Flavell, Richard A.
Immunity and Diabetes
General Research Subject: Both Type 1 And Type 2 Diabetes
Type of Grant: Mentor Based Postdoctoral Fellowship
Project Start Date: July 1, 2011
Project End Date: June 30, 2015
Genetic modification of the mouse genome by transgenesis or gene knockout techniques are used to either over-express, alter or delete gene function. Using this technology, the functions of genes can be investigated in situ. Using this technology, many genes of the immune system can be analyzed and their roles in the inflammatory, innate, and adaptive immune response have been analyzed. Projects outlined in this proposal will use this technology to either investigate how inflammation is involved in initiation of Type II diabetes or generate a mouse model of human immune responses leading to Type I diabetes.
Mentor: Flavell, Richard, PhD Postdoctoral Fellow: Yu, Hua
What area of diabetes research does your project cover? What role will this particular project play in preventing, treating and/or curing diabetes?
It has long been known that type 1 diabetes is an inflammatory disease, characterized by autoreactive T-cell infiltration into the pancreatic islets. Although type 2 diabetes is traditionally received as a metabolic disorder, recent data point out that inflammasome and proinflammatory cytokines, such as IL-1? can cause insulin resistance and glucose toxicity. Therefore, our research will focus on the role of inflammation in both types of diabetes.
The first project is to investigate the metabolic phenotypes of mice genetically deficient in inflammasome components including ASC, Caspase-1, NLRP3 and other NLRs. Our preliminary data showed that Asc-/- mice were more prone to develop obesity and insulin resistance when giving a high fat diet. However, the current published data all indicated Caspase-1 and Nlrp3 deficiency improved insulin sensitivity. The discrepancy of metabolic phenotypes between Nlrp3-/- and Asc-/- suggest that some NLR other than NLRP3 may act upstream of ASC to regulate the metabolism and the action of inflammason/Caspase-1 pathway in metabolic syndromes is truly complex and poorly understood. This study will help to provide an improving picture of how inflammasomes modulate the pathogenesis of metabolic dysfunction and may unravel potential drug targets for type 2 diabetes therapies.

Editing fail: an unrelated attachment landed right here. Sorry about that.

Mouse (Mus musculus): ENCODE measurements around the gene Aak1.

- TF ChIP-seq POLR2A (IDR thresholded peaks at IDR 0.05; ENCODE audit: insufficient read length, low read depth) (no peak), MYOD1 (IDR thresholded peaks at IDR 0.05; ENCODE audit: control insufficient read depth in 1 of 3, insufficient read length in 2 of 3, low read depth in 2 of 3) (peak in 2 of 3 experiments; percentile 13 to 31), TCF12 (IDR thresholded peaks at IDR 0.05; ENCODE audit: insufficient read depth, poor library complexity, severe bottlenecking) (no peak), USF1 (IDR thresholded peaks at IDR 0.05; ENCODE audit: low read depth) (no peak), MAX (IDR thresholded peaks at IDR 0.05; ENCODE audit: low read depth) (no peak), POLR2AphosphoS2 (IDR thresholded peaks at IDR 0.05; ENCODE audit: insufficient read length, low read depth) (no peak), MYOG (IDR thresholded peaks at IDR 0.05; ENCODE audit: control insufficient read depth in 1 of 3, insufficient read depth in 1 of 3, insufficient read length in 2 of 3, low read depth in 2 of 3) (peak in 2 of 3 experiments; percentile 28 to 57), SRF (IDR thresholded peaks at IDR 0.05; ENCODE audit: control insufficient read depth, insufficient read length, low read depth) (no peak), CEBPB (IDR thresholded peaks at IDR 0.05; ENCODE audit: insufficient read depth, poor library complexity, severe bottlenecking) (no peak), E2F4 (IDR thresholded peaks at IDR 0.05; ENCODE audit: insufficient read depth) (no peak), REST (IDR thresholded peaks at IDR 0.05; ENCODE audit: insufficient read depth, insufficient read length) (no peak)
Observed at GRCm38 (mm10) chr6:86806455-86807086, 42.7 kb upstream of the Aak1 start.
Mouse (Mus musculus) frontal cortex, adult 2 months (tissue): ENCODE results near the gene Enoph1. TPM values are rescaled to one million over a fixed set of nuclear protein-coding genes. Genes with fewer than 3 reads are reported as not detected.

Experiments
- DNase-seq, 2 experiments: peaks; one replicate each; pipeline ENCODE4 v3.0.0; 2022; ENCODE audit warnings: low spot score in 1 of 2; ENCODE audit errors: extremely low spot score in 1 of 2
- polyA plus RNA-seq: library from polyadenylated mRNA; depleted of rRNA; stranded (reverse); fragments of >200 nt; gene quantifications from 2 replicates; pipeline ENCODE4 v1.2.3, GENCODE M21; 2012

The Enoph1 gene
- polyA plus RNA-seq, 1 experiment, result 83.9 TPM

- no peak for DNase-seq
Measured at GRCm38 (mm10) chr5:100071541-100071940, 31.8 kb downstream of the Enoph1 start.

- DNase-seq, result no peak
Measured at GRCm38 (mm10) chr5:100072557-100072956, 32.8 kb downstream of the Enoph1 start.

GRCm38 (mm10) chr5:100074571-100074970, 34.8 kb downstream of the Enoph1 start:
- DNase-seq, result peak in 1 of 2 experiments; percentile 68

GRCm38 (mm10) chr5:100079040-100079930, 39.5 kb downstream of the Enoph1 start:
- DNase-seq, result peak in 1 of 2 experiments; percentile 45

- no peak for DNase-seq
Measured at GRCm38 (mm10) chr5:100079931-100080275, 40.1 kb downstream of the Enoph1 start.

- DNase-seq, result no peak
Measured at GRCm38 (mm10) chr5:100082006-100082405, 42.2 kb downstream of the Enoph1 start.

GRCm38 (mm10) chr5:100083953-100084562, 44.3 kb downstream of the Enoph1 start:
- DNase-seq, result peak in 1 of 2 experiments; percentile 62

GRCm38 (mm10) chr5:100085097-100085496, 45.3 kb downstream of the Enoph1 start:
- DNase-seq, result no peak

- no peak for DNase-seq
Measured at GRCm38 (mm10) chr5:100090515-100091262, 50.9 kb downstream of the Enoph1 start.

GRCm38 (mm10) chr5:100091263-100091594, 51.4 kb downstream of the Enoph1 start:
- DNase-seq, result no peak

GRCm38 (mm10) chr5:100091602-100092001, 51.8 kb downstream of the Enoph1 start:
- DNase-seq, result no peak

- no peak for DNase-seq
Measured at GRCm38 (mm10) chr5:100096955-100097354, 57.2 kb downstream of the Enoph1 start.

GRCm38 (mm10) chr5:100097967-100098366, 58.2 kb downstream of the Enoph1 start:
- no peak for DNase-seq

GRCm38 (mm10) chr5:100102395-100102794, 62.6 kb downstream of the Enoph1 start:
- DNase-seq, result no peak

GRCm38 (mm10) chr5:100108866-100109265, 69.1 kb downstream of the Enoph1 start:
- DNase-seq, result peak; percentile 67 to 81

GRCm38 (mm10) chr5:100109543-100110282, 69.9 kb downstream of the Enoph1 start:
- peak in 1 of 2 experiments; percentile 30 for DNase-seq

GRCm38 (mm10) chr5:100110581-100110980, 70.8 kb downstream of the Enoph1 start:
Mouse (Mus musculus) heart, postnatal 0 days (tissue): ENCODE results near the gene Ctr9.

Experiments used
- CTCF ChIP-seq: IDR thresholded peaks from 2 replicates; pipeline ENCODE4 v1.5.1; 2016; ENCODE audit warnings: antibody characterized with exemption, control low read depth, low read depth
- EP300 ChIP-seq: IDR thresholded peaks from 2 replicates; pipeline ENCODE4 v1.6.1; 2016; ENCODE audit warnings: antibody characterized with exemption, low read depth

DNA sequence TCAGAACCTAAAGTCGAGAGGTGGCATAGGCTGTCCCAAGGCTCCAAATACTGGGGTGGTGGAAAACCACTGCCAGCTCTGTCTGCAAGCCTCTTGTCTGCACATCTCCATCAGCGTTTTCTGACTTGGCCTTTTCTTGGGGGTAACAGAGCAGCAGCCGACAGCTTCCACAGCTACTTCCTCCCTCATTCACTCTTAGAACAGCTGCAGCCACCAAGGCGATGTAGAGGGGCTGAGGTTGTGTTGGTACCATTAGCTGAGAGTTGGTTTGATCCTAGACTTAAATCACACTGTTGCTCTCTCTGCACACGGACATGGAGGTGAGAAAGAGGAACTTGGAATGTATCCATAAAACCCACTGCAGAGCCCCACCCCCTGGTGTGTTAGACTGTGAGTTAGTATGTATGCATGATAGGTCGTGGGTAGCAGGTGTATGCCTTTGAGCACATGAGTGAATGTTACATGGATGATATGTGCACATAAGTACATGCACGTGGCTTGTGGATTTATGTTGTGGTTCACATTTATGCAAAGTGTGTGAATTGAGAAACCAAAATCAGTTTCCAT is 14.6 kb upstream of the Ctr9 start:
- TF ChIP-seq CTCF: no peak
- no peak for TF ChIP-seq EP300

The second project is to develop a humanized mouse model of Type 1 diabetes. By utilizing transgenesis and gene knock out techniques, we have generated a mouse model, in which a number of mouse cytokines or receptor genes have been replaced with their human counterparts. We plan to visualize and assess the function of islet reactive human T cells in vivo, for example, do they proliferate, secrete proinflammatory cytokines or attack the islets? The outcome of this project will help us to understand the disease mechanisms in a mimicking human system and provides a safe, cheap and reliable animal model to evaluate potential vaccines or other promising candidates for diabetes treatment.
If a person with diabetes were to ask you how your project will help them in the future, how would you respond?
The results obtained from these two projects will have important clinical implications. The first project will help us to elucidate the different role of NLRs in regulating glucose metabolism. Since our preliminary data suggests that the drug targeting Nlrp3 or Asc may have completely opposite effects, the outcome of this project may help to specify the drug target and also improve the drug safety. The second project will help to bridge the translational gap between rodent models and humans. “Humanized” animal model could permit the in vivo investigation of human immune system, analysis of the pathogenesis of human diabetes at various stages and allow pre-clinical testing without putting individuals at risk.
Why is it important for you, personally, to become involved in diabetes research?
Diabetes is the seventh leading cause of death in the United States and 8.3% of the total population has this disease. While the prevalence of diagnosed diabetes keeps rising, its cause is still not fully understood. I continue to be involved in diabetes research because it can help us to better understand the underlying mechanism and provide the information required for the cure. I hope the ADA mentor-based award will inspire more young scientists/clinicians to undertake basic research related to diabetes and finally become the independent researcher after the training.
In what direction do you see the future of diabetes research going?
As inflammation is associated with both type 1 and type 2 diabetes, the
development of anti-inflammatory approaches may stand as promising
immunotherapeutic strategy. Specifically, in type 1 diabetes, further
research would focus on inducing immune tolerance and applying the
therapeutic agents (e.g. Tregs) to inhibit ongoing pathogenic T-cell
responses and reverse established pathology. In type 2 diabetes,
modulating specific proinflammatory cytokine pathways in adipose tissue,
skeletal muscle and liver to improve the glucose tolerance or in the
islets to increase beta cell mass is worthy to pursue. In addition,
efforts to develop murine models that faithfully recapitulate human
diabetes need to be further investigated.
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